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A Couple of Good Stories-How Lincoln took His AltitudeA Prophetic Bowl of Milk.

Soon after Mr. Lincoln's nomination for the Presidency, the Executive Chamber, a large fine room in the State House at Springfield was set apart for him, where he met the public until after his election.

As illustrative of the nature of many of his calls, the following brace of incidents were related to Mr. Holland by an eye witness: "Mr. Lincoln, being seated in conversation with a gentleman one day, two raw, plainly-dressed young 'Suckers' entered the room, and bashfully lingered near the door., As soon as he observed them, and apprehended their embarrassment, he rose and walked to them, saying, "How do you do, my good fellows? What can I do for you? Will you sit down?" The spokesman of the pair, the shorter of the two, declined to sit, and explained the object of the call thus: he had had a talk about the relative height of Mr. Lincoln and his companion, and had asserted his belief that they were of exactly the same height. He had come in to verify his judgment. Mr. Lincoln smiled, went and got his cane, and, placing the end of it upon the wall, said:

“Here, young man, come under here."

The young man came under the cane, as Mr. Lincoln held it, and when it was perfectly adjusted to his height, Mr. Lincoln said:

"Now, come out, and hold up the cane."

This he did while Mr. Lincoln stepped under. Rubbing his head back and forth to see that it worked easily under the measurement, he stepped out, and declared to the sagacious fellow who was curiously looking on, that he had guessed with remarkable accuracy-that he and the young man were exactly of the same height. Then he shook hands with them and sent them on their way.

Mr. Lincoln would

just as soon have thought of cutting off his right hand as he would have thought of turning those boys away with the impression that they had in any way insulted his dignity.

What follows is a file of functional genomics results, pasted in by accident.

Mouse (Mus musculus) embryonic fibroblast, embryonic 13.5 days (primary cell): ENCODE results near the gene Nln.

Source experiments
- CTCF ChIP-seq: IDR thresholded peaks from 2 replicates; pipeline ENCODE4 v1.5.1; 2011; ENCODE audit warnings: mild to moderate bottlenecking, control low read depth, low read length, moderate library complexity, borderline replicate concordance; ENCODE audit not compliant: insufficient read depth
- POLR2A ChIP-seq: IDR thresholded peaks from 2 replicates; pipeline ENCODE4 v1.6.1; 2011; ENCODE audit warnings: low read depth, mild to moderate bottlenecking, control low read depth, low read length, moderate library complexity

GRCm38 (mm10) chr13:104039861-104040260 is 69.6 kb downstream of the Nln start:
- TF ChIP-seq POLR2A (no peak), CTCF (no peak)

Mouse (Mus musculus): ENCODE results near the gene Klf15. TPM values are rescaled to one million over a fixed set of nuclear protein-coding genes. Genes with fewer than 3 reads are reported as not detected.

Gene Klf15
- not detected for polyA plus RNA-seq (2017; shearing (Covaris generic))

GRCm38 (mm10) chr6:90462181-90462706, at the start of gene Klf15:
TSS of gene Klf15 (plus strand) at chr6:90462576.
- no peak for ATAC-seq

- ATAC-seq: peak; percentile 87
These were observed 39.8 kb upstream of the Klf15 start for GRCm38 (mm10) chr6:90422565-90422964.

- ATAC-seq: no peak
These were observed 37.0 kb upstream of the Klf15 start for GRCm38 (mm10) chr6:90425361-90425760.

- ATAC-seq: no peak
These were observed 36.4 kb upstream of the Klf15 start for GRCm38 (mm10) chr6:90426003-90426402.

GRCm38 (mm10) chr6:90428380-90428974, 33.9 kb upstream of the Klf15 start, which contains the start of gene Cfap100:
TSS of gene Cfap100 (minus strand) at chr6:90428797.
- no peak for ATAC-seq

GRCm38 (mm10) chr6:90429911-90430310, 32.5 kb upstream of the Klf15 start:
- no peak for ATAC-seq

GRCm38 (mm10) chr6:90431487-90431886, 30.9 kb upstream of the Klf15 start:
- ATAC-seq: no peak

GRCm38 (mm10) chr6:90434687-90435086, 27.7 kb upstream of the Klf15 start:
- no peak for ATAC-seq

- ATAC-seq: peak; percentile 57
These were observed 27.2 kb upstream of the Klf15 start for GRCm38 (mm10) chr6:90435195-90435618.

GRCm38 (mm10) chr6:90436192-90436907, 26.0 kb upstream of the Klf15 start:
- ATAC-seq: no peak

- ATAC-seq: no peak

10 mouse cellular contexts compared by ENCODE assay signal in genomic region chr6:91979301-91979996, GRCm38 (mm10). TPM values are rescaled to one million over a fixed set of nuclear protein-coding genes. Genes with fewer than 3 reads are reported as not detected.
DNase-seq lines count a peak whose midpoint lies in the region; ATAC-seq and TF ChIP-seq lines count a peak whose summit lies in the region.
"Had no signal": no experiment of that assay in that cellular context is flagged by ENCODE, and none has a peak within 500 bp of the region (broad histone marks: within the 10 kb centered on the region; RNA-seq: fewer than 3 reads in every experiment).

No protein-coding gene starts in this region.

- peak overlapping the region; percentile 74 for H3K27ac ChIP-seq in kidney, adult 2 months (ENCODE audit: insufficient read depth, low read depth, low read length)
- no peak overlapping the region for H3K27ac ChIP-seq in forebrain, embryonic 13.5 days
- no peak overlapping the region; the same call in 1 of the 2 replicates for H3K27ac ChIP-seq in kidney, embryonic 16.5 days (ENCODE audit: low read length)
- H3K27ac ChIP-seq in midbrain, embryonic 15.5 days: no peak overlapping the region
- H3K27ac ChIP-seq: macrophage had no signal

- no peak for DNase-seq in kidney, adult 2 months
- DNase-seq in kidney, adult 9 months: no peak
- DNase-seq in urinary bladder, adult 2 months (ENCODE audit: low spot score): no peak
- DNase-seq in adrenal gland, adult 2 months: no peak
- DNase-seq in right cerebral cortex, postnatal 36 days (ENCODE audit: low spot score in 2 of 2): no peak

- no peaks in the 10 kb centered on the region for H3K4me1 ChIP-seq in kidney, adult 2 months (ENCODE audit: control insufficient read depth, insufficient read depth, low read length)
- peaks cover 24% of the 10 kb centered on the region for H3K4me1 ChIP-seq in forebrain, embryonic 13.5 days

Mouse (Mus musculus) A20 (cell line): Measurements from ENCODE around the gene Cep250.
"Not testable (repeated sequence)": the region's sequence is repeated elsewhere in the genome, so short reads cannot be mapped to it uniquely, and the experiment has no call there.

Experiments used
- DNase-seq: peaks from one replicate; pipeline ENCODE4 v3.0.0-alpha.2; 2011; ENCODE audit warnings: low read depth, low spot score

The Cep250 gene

They had hardly disappeared when an old and modestlydressed woman made her appearance. She knew Mr. Lincoln, but Mr. Lincoln did not at first recognize her. Then she undertook to recall to his memory certain incidents connected with his rides upon the circuit-especially his dining at her house upon the road at different times. Then he remembered her and her home. Having fixed her own place in his recollection, she tried to recall to him a certain scanty dinner of bread and milk that he once ate at her house. He could not remember it-on the contrary, he only remembered that he had always fared well at her house.

"Well," said she, "one day you came along after we had got through dinner, and we had eaten up everything, and I could give you nothing but a bowl of bread and milk; and you ate it; and when you got up you said it was good enough for the President of the United States!"

The good woman had come in from the country making a journey of eight or ten miles, to relate to Mr. Lincoln this incident, which, in her mind, had doubtlesstaken the form of prophecy. Mr. Lincoln placed the honest creature at her ease, chatted with her of old times, and dismissed her in the most happy and complacent frame of mind.

Lincoln's Love for the Little Ones.

Soon after his election as President and while visiting Chicago, one evening at a social gathering Mr. Lincoln saw a little girl timidly approaching him. He at once called her to him, and asked the little girl what she wished. She replied that she wanted his name.


Mr. Lincoln looked back into the room and said:


here are other little girls—they would feel badly if I should give my name only to you."

The little girl replied that there were eight of them in all. "Then," said Mr. Lincoln, "get me eight sheets of paper, and a pen and ink, and I will see what I can do for you.”

The paper was brought, and Mr. Lincoln sat down in the crowded drawing-room, and wrote a sentence upon each sheet, appending his name; and thus every little girl carried off her souvenir.

During the same visit and while giving a reception at one of the hotels, a fond father took in a little boy by the hand who was anxious to see the new President. The moment the child entered the parlor door he, of his own accord and quite to the surprise of his father, took off his hat, and, giving it a swing, cried: "Hurrah for Lincoln !" There was a crowd, but as soon as Mr. Lincoln could get hold of the little fellow, he lifted him in his hands, and, tossing him towards the ceiling, laughingly shouted: "Hurrah for you!"

It was evidently a refreshing incident to Lincoln in the dreary work of hand-shaking.

An Interesting Anecdote of Lincoln Related by Rev. J. P. Gulliver. On the morning following Lincoln's speech, in Norwich, Conn., Mr. Gulliver met Mr. Lincoln upon a train of cars, and entered into conversation with him. In speaking of his speech, Mr. Gulliver remarked to Mr. Lincoln that he thought it the most remarkable one he ever heard.

"Are you sincere in what you say?" inquired Mr. Lincoln.

"I mean every word of it," replied the minister. "Indeed, sir," he continued, "I learned more of the art of

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